3 potatoes, peeled and cut into chunks (do not peel for a rustic version)
4 carrots, peeled and cut into chunks (for added nutrients, do not peel)

                   Print This Recipe

Leftover roasted chicken is a marvelous thing on a sunny Saturday.

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  1. I think people who love to cook, have so much in common. I cant agree more when you say that you cook when u r happy, stressed .....so tru nothing can calm me down like cooking and when i am happy and just my way of showing my love to cook. These are the little things that money cant buy :)

    glad you are safe and there is calm after the storm .

  2. I don't care much for storms either, glad that you are okay! This sounds wonderful, can't wait to try it!

  3. Love the apples for presentation! The wind whips around our house too during a storm, since we're surrounded by empty fields right now. I'm going to cook next time that happens!

  4. I love chicken any way you cook it. I roast my holiday turkeys in a similar manner. Filling the cavity with several apples and a couple of large onions. Sprinkle with sea salt and roast as you usually would and you won't be disappointed. Makes for a very moist bird.
    I can totally relate to the nervousness those Friday storms cause, we were very fortunate.

    Blessings to you and Rattlebridge Farm.

    Mary L

  5. hanks for sharing your recipe. I can get a lot of mileage out of a roasted or rotisserie chicken.
    I am praying we don't have a repeat of the last 2 years horrible storms.:(

  6. Boy, does that sound delicious, ML! I have never used apples nor bacon when roasting chicken but you can sure bet I will next time.

    I'm glad your family was spared any damages with those storms. I was praying for ALL my online friends in those paths. So many of my sewing buddies live near Huntsville. ~~Shudder~~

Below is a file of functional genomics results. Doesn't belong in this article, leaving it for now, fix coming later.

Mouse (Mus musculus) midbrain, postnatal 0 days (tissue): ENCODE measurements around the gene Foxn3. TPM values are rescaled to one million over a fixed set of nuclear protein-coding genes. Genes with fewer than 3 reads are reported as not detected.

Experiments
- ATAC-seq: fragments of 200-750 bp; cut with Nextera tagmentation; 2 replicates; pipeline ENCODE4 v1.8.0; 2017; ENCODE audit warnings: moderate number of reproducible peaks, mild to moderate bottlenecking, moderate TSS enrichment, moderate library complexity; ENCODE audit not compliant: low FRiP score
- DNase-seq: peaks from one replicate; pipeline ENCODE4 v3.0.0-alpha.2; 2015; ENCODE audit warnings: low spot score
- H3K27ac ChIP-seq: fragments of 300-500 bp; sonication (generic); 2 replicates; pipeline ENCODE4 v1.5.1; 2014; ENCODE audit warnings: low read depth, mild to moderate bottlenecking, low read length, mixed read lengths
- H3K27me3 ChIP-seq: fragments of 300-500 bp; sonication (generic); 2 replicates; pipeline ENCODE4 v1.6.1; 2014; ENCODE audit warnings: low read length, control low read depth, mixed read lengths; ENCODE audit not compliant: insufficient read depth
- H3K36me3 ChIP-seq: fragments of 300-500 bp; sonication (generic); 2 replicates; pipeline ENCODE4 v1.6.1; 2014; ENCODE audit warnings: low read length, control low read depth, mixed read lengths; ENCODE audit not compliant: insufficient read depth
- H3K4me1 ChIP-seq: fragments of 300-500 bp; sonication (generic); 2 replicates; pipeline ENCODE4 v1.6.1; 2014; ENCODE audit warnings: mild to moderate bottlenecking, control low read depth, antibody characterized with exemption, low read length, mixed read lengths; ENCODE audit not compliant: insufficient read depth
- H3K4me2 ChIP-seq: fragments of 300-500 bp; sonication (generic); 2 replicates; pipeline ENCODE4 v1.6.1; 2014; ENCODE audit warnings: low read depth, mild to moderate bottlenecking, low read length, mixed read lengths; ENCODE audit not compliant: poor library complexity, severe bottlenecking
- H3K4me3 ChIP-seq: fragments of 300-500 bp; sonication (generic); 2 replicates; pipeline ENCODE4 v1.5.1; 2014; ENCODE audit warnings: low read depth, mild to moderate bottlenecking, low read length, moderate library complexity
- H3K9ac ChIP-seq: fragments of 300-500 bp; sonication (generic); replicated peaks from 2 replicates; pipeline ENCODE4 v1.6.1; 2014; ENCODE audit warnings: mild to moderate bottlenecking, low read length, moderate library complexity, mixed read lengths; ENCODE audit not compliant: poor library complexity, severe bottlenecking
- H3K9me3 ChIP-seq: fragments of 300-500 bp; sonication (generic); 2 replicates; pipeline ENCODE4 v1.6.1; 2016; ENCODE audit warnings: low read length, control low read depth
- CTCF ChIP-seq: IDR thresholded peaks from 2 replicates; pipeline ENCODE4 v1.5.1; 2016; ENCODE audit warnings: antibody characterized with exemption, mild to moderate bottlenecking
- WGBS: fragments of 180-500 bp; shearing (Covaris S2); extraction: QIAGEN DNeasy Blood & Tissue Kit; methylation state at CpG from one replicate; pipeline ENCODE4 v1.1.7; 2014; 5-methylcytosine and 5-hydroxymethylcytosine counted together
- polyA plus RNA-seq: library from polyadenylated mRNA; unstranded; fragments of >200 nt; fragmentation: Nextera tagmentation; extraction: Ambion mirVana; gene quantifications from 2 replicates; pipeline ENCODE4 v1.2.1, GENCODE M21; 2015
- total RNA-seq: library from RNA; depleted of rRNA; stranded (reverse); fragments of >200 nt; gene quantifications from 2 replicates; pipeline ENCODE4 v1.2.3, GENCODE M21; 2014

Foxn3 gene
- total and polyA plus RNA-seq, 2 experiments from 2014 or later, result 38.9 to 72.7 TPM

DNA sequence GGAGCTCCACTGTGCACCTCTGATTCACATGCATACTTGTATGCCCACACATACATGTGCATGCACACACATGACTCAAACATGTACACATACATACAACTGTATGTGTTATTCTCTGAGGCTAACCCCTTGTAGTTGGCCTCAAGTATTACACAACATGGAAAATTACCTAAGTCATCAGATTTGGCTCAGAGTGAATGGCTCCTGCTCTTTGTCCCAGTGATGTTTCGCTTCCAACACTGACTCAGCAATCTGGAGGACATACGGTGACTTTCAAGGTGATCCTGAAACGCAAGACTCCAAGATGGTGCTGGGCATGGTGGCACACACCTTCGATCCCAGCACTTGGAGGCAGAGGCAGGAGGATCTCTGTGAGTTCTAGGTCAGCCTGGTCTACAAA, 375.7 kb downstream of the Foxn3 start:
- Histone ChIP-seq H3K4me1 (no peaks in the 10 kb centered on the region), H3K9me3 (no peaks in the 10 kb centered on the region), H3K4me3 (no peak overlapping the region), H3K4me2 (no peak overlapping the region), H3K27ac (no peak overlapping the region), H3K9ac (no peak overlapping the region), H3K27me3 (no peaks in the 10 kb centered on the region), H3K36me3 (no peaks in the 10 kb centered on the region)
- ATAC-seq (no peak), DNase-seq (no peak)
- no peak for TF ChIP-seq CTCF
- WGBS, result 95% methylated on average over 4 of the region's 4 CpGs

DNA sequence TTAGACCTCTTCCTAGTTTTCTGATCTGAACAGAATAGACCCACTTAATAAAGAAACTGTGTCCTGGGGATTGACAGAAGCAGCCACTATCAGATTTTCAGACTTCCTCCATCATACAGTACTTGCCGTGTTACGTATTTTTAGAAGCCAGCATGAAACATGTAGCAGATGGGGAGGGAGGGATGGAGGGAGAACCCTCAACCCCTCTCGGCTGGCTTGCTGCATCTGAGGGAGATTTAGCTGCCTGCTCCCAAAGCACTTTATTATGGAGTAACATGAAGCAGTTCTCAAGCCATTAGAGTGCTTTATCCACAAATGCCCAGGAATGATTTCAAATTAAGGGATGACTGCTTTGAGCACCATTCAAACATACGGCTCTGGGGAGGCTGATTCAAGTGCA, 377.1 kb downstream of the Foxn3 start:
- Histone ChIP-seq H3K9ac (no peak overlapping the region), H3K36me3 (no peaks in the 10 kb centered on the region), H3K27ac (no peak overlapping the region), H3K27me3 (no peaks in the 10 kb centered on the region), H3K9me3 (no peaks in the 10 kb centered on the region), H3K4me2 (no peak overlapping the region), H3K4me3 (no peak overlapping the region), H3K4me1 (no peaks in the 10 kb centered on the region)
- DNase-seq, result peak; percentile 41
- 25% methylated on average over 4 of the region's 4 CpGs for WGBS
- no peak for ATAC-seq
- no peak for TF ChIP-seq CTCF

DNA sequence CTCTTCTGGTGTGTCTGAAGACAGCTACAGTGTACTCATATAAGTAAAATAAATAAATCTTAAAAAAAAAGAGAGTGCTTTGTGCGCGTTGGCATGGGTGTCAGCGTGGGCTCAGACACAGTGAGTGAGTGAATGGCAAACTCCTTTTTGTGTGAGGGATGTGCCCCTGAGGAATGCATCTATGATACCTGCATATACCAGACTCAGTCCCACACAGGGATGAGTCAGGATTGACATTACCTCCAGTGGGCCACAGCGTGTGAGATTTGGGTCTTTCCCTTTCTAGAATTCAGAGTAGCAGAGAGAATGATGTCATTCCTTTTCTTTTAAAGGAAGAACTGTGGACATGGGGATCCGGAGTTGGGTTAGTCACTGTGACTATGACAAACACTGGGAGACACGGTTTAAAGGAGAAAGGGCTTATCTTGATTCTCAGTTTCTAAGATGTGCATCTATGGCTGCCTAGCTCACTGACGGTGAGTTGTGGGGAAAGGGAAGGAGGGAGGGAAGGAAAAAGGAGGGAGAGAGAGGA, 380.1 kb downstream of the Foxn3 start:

7. YUM, I need to try this!

    Last Thanksgiving we put bacon on the turkey - and it was the best one we ever had at our table....I have never roasted a chicken - believe it or not - I make chicken a million different ways, but never roasted.

    Gotta give that a try.

    Your post was exception.

    I am so thankful you made it ok through the storm.

    Whew. Amazing.

  8. Nice blog. You might like my recent post about my current favorite gadget - a jar key. http://caroleschatter.blogspot.co.nz/2012/02/useful-kitchen-gadget-jar-key.html

  9. Sounds great, Michael Lee! I am thankful that you weathered the storms without problems. Prayers for all those struggling with loss of home, family, friends, livelihood.
    Bless you, Beth

  10. Glad to see you are safe and I am praying for the victims along with you.
    YOur chicken looks just wonderful. I love the bacon to keep it moist!
    I'm giving this a try... and as I make it I'll be thinking of you safe and sound and cooking away at Rattlebridge Farm!

  11. Cooking/baking = therapy for me! I think it's admirable that you were able to do so much in the wake of those storms. My heart goes out to all those that lost so much ~ so very sad.

    I've never used bacon in this way so it's definitely something I'll try with the next roasted chicken. I'm sure the flavor is unbelievable! Thanks so much for sharing.


  12. A roasted chicken is one of the best things I could sink my teeth into. Your presentation is beautiful...

  13. First of all thank you for the printable link. I LOVE chicken and leftovers especially! I will try your version since I ahve never added apples or bacon. Sounds YUMMY. So glad you are safe. XO, Pinky

  14. We had those same scary storms roll thru in NC~ I'm glad to know buttery forgetfulness works :) I love the surface of your new tabletop!

  15. I love roast chicken for all the reasons you give. I like to use oranges, lemons/limes and rosemary in the cavity. Beverly

  16. I saw on the news how Tennessee was one of the hardest hit states. How scary that must have been. I don't know if I'd be in the kitchen cooking or cowering in the basement. Nonetheless, your chicken recipe sounds delightful! I'll be trying it soon.